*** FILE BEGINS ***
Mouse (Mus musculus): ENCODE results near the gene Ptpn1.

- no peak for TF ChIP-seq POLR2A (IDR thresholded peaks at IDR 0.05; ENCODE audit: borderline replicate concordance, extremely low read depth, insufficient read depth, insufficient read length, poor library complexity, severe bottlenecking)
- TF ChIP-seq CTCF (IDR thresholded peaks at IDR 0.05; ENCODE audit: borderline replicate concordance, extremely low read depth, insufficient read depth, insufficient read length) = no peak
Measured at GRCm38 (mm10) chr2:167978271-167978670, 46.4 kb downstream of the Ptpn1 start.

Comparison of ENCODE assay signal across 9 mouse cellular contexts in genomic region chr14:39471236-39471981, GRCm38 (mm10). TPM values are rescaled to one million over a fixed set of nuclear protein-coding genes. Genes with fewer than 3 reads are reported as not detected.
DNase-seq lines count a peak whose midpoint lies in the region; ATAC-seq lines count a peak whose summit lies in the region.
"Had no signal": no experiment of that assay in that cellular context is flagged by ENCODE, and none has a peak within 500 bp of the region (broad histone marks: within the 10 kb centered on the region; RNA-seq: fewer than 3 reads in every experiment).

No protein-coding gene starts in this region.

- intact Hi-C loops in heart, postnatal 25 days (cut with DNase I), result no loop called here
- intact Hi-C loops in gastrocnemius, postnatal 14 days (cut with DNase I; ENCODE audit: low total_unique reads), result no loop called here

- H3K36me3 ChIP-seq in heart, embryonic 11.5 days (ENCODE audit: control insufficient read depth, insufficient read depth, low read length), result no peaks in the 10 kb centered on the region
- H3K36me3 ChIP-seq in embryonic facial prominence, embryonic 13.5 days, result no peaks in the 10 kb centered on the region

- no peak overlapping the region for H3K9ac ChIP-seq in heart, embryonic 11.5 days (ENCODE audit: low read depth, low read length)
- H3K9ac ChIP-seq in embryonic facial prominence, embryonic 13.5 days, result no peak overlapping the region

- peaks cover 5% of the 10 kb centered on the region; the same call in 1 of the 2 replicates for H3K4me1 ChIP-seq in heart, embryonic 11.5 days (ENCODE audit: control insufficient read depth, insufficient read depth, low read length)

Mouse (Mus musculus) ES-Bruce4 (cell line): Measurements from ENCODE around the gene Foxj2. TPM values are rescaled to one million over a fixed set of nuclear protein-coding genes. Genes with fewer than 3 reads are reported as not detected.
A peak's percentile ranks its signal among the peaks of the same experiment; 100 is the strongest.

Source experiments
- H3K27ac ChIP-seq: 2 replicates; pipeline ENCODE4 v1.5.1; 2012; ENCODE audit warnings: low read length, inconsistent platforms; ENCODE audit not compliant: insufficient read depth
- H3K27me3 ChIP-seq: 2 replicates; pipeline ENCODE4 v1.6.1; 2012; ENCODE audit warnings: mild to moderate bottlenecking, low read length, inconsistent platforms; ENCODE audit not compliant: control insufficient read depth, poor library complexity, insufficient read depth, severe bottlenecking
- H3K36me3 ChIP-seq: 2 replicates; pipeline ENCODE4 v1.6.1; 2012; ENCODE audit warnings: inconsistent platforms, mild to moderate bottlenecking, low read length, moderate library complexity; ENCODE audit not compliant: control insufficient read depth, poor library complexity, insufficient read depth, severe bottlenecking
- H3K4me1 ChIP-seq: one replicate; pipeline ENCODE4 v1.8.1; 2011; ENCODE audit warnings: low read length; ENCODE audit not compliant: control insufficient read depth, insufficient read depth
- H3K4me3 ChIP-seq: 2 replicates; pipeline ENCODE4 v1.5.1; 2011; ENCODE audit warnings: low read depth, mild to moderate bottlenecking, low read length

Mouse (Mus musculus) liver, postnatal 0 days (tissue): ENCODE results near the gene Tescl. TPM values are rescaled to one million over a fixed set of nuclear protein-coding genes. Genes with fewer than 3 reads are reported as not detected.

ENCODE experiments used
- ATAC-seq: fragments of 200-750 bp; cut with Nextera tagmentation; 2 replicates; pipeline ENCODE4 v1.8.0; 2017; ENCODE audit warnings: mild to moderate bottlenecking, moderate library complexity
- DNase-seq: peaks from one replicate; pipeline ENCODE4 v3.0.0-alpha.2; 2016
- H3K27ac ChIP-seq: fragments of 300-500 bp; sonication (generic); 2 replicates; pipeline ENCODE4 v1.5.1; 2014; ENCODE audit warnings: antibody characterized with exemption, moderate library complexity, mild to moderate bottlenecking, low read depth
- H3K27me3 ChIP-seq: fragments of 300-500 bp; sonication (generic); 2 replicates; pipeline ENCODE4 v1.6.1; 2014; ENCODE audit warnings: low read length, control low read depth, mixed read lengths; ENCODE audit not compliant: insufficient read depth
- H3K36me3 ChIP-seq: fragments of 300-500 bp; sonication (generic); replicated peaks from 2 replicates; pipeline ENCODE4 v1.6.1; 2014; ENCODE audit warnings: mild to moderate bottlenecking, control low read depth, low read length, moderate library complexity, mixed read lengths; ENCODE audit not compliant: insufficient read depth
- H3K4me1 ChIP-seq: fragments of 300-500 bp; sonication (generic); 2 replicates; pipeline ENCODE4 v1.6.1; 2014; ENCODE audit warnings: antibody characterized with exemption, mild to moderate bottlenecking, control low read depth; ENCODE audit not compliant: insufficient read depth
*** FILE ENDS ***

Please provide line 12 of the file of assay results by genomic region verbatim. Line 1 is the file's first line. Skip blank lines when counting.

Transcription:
- H3K36me3 ChIP-seq in embryonic facial prominence, embryonic 13.5 days, result no peaks in the 10 kb centered on the region